Region baseball teams looking for state berth

After a two-year absence, the baseball programs from the Kenai Peninsula will try and find a way back to the state tournament when the Southcentral Conference tournament commences today in Houston.

Since the state tournament expanded in 2007 and the Southcentral Conference earned two berths, Colony has been the dominant squad, going to state in six of eight years.

Homer, which had gone to state three times under the old format, has added berths in 2007 and 2009 in the new format.

Soldotna went in its second year as a program in 2008 and again in 2011, while Kenai went in its second year of existence in 2012.

Homer and Soldotna both finished at 5-5 in conference play this season, with Homer taking the tiebreaker for the second seed out of the Southern Division due to a better division record.

The Mariners (7-6 overall) start the tournament at 10 a.m. today against Palmer (4-6 SC) at Bumpus Field in Wasilla. The winner of that game faces the Wasilla-Kenai winner in the semifinals at 4 p.m. at Houston today.

Just last weekend, Homer lost to Palmer 9-6 before notching a 9-3 victory against the Moose.

“It’s going to be a battle,” Homer coach Rich Sonnen said. “They are a solid team and hit the ball well. I don’t think we saw their best pitching.”

At a minimum, a team must win three games to get to state, but falling into the second-place bracket means even more games. Sonnen said his squad doesn’t have the one or two dominant pitchers of a Colony or Wasilla, but he does have a lot of depth.

Brandon Beachy, Wylie Donich, Kyle Johnson, Greg Smith, Sheldon Hutt and Owen Delehanty all could be called upon for key innings.

“I’ve got a lot of guys that can stand up there and throw strikes,” Sonnen said. “That’s good if we have to take the long way.”

Sonnen also said the offense is coming around, with Donich and Michael Swoboda picking things up at the plate lately.

The coach said the Mariners’ fate will likely come down to defense.

“When you get into the tournament, it comes down to who makes the fewest mistakes,” he said.

Soldotna takes on Colony (8-2 SC) at 1 p.m. at Houston. The winner faces the Houston-Kodiak winner in the semis at 7 p.m. today at Houston. The Knights topped the Stars 7-1 midway through the season.

Soldotna coach Robb Quelland said the Stars have the pitching to do well at the tournament. Joey Becher and Tyler Covey lead the staff, but Matt Daugherty, Justice Miller and David Rue provide depth.

Quelland wouldn’t reveal who will get the ball against the Knights, but he would reveal what the hurler will do.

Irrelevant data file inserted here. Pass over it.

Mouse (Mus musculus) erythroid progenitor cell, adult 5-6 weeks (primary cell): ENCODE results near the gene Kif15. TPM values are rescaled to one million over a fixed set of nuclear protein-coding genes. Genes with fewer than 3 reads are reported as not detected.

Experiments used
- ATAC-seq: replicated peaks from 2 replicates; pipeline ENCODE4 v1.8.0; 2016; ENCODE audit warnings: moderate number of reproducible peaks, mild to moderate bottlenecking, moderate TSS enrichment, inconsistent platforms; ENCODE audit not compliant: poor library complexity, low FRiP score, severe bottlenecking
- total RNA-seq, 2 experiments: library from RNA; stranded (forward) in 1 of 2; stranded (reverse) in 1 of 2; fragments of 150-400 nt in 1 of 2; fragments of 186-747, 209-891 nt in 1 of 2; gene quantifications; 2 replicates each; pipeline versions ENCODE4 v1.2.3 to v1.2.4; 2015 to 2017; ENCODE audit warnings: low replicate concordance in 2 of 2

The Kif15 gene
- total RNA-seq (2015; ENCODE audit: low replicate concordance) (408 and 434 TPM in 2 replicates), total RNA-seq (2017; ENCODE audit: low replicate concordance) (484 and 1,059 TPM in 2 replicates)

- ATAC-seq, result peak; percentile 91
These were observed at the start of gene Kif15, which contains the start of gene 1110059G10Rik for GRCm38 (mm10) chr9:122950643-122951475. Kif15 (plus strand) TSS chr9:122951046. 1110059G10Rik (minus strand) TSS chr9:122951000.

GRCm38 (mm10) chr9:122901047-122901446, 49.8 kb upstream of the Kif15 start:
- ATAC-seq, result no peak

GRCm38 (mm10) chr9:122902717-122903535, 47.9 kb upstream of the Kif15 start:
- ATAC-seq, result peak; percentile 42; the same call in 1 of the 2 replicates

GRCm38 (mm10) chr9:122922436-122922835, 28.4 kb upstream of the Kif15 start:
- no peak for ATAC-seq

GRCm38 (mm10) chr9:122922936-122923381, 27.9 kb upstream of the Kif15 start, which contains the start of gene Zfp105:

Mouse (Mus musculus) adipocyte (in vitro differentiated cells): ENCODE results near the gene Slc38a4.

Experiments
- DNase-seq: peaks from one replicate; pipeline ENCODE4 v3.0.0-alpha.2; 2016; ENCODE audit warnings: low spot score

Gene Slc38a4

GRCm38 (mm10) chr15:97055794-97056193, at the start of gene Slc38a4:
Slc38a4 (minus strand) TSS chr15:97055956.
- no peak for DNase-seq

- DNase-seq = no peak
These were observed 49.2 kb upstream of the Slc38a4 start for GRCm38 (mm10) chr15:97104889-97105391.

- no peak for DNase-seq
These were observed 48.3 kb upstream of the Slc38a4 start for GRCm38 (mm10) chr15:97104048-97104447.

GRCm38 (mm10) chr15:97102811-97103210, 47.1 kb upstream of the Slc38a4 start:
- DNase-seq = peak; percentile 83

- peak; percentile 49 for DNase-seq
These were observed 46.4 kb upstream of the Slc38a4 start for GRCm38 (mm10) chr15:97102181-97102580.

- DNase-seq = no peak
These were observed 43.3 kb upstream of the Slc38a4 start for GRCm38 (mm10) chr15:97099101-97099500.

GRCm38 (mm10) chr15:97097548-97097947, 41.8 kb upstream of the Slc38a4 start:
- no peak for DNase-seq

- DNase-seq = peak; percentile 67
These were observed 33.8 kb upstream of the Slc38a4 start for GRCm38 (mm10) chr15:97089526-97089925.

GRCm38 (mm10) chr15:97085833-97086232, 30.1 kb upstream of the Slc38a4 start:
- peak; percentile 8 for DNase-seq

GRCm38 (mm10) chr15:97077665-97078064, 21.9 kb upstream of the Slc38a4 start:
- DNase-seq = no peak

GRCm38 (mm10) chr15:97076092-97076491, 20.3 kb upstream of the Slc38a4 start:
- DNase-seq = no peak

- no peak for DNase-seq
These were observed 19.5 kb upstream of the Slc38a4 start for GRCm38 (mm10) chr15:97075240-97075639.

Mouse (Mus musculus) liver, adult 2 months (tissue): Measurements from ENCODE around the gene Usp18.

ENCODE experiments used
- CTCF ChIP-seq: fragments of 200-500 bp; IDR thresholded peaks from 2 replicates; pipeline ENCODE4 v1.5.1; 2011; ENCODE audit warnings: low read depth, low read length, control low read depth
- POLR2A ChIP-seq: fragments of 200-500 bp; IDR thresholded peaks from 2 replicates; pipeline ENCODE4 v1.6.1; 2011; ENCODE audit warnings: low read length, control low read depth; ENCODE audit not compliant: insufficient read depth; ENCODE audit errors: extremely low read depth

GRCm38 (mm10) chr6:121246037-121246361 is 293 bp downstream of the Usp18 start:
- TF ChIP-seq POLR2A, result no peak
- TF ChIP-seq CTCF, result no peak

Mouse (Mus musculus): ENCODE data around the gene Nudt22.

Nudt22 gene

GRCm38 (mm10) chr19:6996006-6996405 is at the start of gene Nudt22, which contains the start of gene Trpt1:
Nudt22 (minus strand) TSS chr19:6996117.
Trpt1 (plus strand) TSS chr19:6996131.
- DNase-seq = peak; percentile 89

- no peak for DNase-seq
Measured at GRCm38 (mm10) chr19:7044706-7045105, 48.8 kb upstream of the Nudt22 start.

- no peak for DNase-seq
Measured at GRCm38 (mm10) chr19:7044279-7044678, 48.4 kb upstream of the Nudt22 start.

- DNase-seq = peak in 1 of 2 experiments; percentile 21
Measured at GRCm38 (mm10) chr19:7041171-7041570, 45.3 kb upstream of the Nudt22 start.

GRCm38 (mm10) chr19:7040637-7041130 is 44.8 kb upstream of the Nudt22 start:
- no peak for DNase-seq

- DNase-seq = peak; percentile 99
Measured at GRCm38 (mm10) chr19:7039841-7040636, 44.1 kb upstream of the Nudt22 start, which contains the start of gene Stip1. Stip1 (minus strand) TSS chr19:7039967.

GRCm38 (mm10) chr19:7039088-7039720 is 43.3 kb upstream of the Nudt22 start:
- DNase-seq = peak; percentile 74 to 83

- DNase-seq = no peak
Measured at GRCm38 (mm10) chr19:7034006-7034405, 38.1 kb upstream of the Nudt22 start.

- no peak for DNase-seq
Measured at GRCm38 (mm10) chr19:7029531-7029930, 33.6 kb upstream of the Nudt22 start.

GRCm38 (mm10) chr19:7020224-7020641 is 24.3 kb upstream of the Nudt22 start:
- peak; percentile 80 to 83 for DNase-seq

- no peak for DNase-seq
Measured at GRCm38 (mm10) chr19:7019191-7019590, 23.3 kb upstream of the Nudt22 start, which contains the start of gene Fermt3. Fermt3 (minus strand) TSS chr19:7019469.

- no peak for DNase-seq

“They have to throw strikes,” Quelland said. “Colony is a strong team, and they’ve always been a strong team at hitting.

“We have to keep their hitters off-balance and rely heavily on our defense.”

Freshman Trayton Bird and junior Covey have been leading the offense lately. With only two seniors, Quelland says he has a team that has grown a lot since the loss to the Knights.

SoHi is bringing just 12 players to the tournament, so every player will be important.

“I believe SoHi baseball is getting back to where it’s been for years in the past,” Quelland said. “I don’t know how many we will win, but we will be competitive in the tournament.”

Kenai, which was 1-9 in the conference, has to play Wasilla, 9-1 in the league, at 10 a.m. at Houston.

Kenai lost to Wasilla 16-3 in five innings this season, committing nine errors.

“As bad as that score was, we created a lot of mistakes and problems for ourselves in the game,” Kenai coach John Kennedy said. “If we eliminate that, we may have a chance to sneak up and beat somebody.”

Kennedy said a win against Wasilla is crucial because his pitching staff is not deep. The staff is lead by Paul Steffensen, Ellery Steffensen, Sam Combs and Nate O’Lena.

The Steffensens and O’Lena lead an offense that can score runs as long as it remains disciplined.

“For us to win, it’s going to have to be a team effort,” Kennedy said. “If we don’t do it as a team, we’ll be coming home early.”

With such a short season, the Kards have a tough task because none of their players played last summer for the American Legion Twins.

But Kennedy said the team has made giant strides in a short period of time.

“No matter what happens I’m extremely proud of what the kids have done with the amount of baseball experience they have,” Kennedy said. “Even though they’ve lost games, they’ve been in a lot of games.”

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